MEA: A One-Year Pandemic Retrospective
It was exactly one year ago when MEA had to close for business. It all happened so abruptly, with the World Health Organization announcing that we’d slid into a global pandemic on March 11, 2020. We had our 50th MEA cohort of 18 mid-lifers on campus at the time, scheduled to leave on March 15, with another cohort scheduled to arrive that same day.
My co-founders (Christine and Jeff) and I were a bit dumbfounded...or maybe we were just dumb founders (excuse the humor). What do you do when 98% of your business is international travelers, many of them—due to age or medical condition—part of the more vulnerable demographic? How do we keep the thirty local families working with us here in El Pescadero, Mexico, financially secure during a time when we may have no revenue coming in for the next who-knows-how-many months (turns out it was six and a half months before we had guests again)?
Yet here we are 12 months later, feeling stronger than ever. The past year has proven that—with resilience and adaptability—a fledgling, young business can flourish even against the odds. As it turned out, we were able to pay all of our local employees 75% of their normal salaries and wages during this more than half-year shutdown period. While it wasn’t easy, we were helped mightily by our MEA alumni community that contributed nearly $300,000 to what many call their alma mater to help support MEA in our time of need.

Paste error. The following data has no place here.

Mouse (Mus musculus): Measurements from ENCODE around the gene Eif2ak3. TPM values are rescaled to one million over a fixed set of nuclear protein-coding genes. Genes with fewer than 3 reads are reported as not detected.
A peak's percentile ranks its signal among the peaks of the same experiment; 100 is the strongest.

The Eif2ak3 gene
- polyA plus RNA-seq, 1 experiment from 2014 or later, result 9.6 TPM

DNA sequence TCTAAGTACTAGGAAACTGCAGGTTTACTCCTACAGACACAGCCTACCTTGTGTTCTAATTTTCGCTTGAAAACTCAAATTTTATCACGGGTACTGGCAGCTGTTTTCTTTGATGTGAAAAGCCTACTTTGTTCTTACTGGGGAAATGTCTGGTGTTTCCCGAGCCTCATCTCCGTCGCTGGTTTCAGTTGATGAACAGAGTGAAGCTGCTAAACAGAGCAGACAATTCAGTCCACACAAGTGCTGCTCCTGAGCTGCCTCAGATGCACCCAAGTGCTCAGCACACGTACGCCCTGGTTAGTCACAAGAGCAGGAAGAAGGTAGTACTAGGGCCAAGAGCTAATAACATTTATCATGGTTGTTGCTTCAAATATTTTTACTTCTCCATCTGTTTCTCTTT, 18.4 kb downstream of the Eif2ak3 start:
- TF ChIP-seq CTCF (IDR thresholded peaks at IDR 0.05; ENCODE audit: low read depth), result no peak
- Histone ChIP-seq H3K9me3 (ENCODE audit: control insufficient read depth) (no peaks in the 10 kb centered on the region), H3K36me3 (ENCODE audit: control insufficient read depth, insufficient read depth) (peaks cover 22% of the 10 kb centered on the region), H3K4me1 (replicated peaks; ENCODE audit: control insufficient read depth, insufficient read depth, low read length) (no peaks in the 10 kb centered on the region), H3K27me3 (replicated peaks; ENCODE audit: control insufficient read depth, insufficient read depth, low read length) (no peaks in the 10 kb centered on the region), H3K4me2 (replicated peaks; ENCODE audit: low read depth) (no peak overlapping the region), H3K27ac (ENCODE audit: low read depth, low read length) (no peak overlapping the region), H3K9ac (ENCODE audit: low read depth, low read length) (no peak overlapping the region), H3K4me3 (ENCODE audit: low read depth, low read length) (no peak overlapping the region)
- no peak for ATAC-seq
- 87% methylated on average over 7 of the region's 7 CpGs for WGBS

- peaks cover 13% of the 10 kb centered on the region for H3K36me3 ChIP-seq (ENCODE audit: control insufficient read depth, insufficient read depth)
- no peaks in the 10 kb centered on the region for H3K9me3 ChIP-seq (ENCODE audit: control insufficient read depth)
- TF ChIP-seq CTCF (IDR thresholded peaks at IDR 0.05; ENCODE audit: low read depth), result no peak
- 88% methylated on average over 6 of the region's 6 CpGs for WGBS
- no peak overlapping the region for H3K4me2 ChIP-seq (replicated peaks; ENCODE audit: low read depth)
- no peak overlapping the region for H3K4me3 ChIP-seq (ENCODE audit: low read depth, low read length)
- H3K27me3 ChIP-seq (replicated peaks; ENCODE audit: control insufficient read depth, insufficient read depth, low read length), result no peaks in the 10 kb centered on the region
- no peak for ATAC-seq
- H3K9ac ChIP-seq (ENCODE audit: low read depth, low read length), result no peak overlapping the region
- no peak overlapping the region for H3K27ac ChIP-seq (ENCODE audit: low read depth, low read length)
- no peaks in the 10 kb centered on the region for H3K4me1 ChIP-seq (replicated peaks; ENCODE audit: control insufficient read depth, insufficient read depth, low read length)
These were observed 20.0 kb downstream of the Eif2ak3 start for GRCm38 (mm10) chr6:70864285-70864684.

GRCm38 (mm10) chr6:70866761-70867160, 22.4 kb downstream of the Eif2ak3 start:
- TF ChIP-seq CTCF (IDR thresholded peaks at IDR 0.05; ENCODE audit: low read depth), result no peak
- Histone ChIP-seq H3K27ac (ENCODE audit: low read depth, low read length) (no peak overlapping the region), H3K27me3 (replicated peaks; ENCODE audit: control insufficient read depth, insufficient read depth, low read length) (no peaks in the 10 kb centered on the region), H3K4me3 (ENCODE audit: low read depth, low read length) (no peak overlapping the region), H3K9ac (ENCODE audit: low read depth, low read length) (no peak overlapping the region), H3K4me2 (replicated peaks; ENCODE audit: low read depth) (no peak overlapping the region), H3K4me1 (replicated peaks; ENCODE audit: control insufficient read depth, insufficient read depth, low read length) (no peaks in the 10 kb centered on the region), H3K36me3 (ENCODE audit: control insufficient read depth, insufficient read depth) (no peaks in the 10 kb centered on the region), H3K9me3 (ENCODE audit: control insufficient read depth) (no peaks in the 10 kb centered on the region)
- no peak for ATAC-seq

Our small but mighty team rallied to not only “build the seats while flying the plane” but also to envision a bright future. We all wear many hats at MEA and pushing up our sleeves while holding each other up is how we roll. I’m so proud of this team.
It is with deep gratitude that I wanted to share with you 12 separate “pandemic projects” that sprouted from this period, not to gloat, but to observe how a crisis can be an opportunity.
Thanks to so many of you who helped us get through this period.
- In tandem with MEA alum Jenn Maer, we rebranded the Modern Elder Academy as MEA with a new logo and website.
- We built a new wing of our campus with two new bedrooms, a private bathroom for another room, and an additional massage treatment room with the assistance of our lead designer (and an owner) Oren Bronstein and project manager (and in-house shaman) Saul Kuperstein.
- We created a new non-profit, AGE (Association for Growth and Education), dedicated to supporting mid-lifers who are navigating their midlife transitions. AGE raised and gave away $135,000 to the following institutions in 2020: MEA, Encore.org, Esalen Institute, and Stanford Center for Longevity. Thanks to my EA Lilly Griffin for all of her hard work on this.
- As the co-developer of the Baja Sage Regenerative Community concept just a mile from MEA’s campus, Jeff successfully sold almost all of the homes in the project even before construction started.
- Working with MEA alum Skylar Skikos, Jeff did interviews with 23 different thought leaders on the concept of what a Regenerative Community can be.